The biggest narrative issue in Antlers, though, comes down to its attempt to use the Wendigo monster as symbolism for the monstrous behavior of abusive adults. That's not a terrible idea on paper, but in execution, it gets quite messy. This is especially true once the finale gets going and Antlers largely just wants to engage in generic monster mayhem that largely forgets the real-world scenarios this beast is supposed to represent. Adhering to the tropes of mainstream horror fare, complete with a cliffhanger ending that makes no sense thematically, doesn't suit Antlers at all. They needed to either commit to following the Wendigo as a representation of abusive parents or just do a fun creature feature. Clearly, doing both does Antlers no favors.
Antlers also gets undercut by a startling lack of frights, including from the Wendigo itself. Realized largely through CGI, this creature just isn't very creepy in how he's shot and the artificiality of the entity proves distracting. Meanwhile, the clumsy dialogue hinders a foreboding atmosphere to develop in low-key scenes reliant on conversations between the human characters. Without much to offer in either frights or allegorical storytelling, Antlers ends up being a pretty-looking but hollow tale. Lucas deserves a better home life to grow up in and he especially deserves a better-realized horror movie than Antlers to headline.
It took only a few minutes for me to realize that Halloween Kills was in trouble.
Starting in media res, with Cameron Elam (Dylan Arnold) walking home after a falling-out with his girlfriend, Allyson Nelson (Andi Matichak), at a school dance, Halloween Kills begins with Boyce discovering the wounded body of Deputy Frank Hawkins (Will Patton). After having his throat slit by a treacherous doctor who aided Michael Myers in the last Halloween movie, Hawkins is in need of serious medical attention. Then...we move back to 1978, the night Michael Myers first went on a rampage. Here, we get a prolonged backstory for Hawkins revealing that he has unresolved guilt over not killing Myers that fateful night.
Jumping back across two time periods so quickly, Halloween Kills screenplay, penned by Scott Teems, Danny McBride, and David Gordon Green, then moves to a bar where Tommy Doyle (Anthony Michael Hall), is talking about he was being babysat by Laurie Strode (Jamie Lee Curtis) the night Michael Myers went on his killing spree. Speaking of Strode, where is she? Halloween Kills will get to her soon, it just first has to establish the return of blink-and-you'll-miss-them characters from the 1978 Halloween film. This opening 15 minutes sets up the rest of the movie in an ominous manner; the emphasis here will be on callbacks and lore, not characters or even just entertaining scares.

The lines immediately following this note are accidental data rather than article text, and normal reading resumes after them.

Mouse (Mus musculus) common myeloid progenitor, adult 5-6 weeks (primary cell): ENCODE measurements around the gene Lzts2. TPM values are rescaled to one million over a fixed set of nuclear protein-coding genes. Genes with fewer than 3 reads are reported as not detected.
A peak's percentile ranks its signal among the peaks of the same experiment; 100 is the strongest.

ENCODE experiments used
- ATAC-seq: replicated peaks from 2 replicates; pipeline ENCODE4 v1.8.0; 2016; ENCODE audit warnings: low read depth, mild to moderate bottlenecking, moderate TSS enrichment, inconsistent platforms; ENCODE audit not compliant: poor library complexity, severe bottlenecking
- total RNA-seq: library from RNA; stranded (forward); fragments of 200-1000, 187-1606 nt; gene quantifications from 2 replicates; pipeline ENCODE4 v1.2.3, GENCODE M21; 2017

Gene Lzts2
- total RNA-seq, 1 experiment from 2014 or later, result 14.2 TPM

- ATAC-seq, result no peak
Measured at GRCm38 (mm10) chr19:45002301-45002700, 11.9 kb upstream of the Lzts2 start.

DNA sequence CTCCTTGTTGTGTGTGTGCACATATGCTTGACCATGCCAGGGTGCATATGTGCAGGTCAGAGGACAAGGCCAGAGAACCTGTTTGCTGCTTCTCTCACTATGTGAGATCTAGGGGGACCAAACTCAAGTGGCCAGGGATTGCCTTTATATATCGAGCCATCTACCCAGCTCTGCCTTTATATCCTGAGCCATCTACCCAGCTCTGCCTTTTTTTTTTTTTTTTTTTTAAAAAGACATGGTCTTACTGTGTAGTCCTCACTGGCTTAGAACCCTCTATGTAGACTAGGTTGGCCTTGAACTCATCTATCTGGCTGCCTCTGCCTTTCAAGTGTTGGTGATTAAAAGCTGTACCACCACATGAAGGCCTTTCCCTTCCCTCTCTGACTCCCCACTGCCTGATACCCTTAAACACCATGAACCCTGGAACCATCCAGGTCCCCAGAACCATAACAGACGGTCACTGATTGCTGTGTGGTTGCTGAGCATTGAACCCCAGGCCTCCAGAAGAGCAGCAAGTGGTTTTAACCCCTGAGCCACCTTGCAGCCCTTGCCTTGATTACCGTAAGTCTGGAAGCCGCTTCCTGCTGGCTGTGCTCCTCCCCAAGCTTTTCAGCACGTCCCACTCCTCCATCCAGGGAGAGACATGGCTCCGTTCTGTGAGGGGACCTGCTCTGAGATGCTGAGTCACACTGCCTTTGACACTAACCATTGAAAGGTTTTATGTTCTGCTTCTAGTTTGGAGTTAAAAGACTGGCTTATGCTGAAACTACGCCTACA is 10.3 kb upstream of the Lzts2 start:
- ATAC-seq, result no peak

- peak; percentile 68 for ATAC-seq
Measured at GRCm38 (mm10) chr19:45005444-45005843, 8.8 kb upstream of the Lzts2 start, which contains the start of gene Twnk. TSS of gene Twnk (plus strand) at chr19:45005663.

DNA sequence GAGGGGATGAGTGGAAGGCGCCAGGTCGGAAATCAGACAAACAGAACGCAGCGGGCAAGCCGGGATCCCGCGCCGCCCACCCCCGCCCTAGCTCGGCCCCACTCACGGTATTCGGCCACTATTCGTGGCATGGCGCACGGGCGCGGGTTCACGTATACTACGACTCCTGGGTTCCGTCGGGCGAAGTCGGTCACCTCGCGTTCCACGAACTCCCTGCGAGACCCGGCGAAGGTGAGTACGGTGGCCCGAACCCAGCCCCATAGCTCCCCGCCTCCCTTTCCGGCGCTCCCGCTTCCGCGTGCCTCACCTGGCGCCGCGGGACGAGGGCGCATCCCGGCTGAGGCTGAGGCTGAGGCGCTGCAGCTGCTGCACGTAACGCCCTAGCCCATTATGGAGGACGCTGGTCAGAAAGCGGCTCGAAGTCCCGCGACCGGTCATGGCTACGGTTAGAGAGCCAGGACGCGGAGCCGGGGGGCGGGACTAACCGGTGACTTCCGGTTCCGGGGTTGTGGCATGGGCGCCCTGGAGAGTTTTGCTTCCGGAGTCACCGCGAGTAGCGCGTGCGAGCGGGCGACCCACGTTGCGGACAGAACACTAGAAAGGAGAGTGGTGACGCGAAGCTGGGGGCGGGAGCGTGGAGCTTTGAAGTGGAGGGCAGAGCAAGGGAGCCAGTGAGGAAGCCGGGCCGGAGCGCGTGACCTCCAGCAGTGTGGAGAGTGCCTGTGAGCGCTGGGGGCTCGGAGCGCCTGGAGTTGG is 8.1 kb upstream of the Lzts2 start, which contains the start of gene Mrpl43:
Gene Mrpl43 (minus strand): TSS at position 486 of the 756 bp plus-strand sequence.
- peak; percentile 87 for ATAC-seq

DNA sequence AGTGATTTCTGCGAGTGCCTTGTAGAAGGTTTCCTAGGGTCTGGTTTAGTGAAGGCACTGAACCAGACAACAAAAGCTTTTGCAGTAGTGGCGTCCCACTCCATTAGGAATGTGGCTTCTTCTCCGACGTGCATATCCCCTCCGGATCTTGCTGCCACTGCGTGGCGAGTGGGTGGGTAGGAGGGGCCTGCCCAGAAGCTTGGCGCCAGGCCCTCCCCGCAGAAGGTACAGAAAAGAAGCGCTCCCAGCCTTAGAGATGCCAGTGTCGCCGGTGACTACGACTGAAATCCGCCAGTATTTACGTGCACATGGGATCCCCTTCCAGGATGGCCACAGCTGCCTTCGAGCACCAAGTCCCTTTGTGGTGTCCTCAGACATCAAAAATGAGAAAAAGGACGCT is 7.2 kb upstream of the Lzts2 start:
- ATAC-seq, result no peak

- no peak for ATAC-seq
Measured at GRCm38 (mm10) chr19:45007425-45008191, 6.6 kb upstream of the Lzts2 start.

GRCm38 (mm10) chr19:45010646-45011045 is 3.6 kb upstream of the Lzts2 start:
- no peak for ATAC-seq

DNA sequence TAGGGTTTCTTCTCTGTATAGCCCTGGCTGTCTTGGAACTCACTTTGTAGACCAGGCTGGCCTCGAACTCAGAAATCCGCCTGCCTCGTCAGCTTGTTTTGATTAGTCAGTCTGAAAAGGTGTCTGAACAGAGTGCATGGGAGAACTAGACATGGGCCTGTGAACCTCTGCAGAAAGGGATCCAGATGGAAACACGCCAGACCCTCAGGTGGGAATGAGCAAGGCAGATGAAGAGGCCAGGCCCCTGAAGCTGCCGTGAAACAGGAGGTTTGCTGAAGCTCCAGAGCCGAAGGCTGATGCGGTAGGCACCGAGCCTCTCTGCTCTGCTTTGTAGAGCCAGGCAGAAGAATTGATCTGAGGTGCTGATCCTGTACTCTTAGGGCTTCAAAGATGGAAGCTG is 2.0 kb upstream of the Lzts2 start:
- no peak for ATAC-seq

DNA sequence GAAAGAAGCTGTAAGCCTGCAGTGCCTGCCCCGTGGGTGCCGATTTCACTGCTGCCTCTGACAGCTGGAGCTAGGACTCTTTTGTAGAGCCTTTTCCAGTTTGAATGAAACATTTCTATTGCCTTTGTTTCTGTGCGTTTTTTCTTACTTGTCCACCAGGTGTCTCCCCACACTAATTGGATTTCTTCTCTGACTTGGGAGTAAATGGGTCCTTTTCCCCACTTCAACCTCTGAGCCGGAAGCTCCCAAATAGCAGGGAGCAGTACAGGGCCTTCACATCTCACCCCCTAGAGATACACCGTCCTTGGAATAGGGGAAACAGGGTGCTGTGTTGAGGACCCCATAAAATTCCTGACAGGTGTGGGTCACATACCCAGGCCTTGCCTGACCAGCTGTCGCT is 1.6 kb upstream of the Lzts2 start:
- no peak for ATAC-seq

The general plot from here concerns how Myers managed to survive the fire set by Strode, her daughter Karen (Judy Greer), and granddaughter Allyson. Now, Myers is out slaughtering people again. This time, though, the residents of Haddonfield, Illinois have had enough. Doyle begins leading a chant of "evil dies tonight!" that encourages all the townsfolk to take matters into their own hands when it comes to taking down Michael Myers. From there, the story primarily focuses on Hawkins and Strode (the latter of whom is unconscious for the first 55 minutes of Halloween Kills) having chats in their respective hospital beds while Myers kills generic townsfolk we never get to know very well.
The focus of Halloween in 2018 was on Strode and her trauma stemming from her experiences with Myers. Halloween Kills attempts to expand the focus on the entire town of Haddonfield, New Jersey, hence why the script keeps jumping from a whole slew of different perspectives rather than just focusing on one protagonist. Unfortunately, a whole bunch of half-formed characters does not end up equaling one compelling protagonist. There just isn't enough details in the random murder victims or even in Haddonfield itself to justify why they're the focus of the story. Plus, the screenplay can't properly handle such an expansive scope, it's all so messily assembled.